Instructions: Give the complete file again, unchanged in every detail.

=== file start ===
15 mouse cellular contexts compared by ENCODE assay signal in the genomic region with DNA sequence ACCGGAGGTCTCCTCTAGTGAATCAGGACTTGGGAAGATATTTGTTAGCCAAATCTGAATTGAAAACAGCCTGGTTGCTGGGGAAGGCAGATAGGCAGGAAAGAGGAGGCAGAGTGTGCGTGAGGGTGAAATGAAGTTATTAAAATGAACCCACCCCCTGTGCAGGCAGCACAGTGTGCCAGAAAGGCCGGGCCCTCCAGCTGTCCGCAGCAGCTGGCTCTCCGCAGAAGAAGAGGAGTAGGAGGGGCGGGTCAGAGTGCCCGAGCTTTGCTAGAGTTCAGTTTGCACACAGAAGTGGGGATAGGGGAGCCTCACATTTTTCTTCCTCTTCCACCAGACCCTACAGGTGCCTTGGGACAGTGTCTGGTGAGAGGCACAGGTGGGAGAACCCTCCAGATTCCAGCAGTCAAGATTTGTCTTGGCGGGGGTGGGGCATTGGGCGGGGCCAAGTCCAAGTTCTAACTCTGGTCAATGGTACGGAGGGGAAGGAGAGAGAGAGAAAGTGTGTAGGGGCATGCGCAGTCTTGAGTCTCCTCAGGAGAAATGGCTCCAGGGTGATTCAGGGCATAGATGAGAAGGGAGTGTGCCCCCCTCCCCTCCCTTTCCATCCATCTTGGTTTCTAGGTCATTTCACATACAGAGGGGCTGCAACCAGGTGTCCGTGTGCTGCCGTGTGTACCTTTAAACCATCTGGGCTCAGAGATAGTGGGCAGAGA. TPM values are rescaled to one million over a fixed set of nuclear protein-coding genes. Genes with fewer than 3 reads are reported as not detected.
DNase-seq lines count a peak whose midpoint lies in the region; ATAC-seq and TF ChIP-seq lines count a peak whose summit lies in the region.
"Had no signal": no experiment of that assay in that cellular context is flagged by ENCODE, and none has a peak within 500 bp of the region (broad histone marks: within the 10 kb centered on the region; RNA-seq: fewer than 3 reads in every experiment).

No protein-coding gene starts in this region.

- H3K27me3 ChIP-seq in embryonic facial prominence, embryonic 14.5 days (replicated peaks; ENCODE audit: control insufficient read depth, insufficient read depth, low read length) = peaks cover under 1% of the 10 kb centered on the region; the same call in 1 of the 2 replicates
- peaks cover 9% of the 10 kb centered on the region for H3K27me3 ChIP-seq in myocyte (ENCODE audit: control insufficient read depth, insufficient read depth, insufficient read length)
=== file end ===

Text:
15 mouse cellular contexts compared by ENCODE assay signal in the genomic region with DNA sequence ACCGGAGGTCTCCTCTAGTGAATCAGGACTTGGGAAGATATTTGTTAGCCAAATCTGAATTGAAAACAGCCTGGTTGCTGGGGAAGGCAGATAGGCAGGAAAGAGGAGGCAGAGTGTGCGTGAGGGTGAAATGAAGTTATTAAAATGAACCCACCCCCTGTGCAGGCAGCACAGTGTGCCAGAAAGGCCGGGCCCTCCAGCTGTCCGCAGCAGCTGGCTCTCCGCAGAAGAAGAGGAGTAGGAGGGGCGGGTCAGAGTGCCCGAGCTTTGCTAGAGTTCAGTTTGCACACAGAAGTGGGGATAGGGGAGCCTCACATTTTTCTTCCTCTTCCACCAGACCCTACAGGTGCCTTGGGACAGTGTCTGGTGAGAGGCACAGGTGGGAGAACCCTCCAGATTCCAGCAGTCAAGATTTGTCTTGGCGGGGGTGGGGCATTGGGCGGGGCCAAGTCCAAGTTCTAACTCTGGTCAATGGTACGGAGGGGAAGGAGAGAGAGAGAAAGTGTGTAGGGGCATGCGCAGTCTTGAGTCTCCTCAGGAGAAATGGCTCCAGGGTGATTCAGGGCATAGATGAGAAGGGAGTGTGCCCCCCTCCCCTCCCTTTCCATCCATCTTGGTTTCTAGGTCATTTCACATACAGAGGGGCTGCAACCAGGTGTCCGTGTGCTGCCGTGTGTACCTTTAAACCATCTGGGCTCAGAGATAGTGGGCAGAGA. TPM values are rescaled to one million over a fixed set of nuclear protein-coding genes. Genes with fewer than 3 reads are reported as not detected.
DNase-seq lines count a peak whose midpoint lies in the region; ATAC-seq and TF ChIP-seq lines count a peak whose summit lies in the region.
"Had no signal": no experiment of that assay in that cellular context is flagged by ENCODE, and none has a peak within 500 bp of the region (broad histone marks: within the 10 kb centered on the region; RNA-seq: fewer than 3 reads in every experiment).

No protein-coding gene starts in this region.

- H3K27me3 ChIP-seq in embryonic facial prominence, embryonic 14.5 days (replicated peaks; ENCODE audit: control insufficient read depth, insufficient read depth, low read length) = peaks cover under 1% of the 10 kb centered on the region; the same call in 1 of the 2 replicates
- peaks cover 9% of the 10 kb centered on the region for H3K27me3 ChIP-seq in myocyte (ENCODE audit: control insufficient read depth, insufficient read depth, insufficient read length)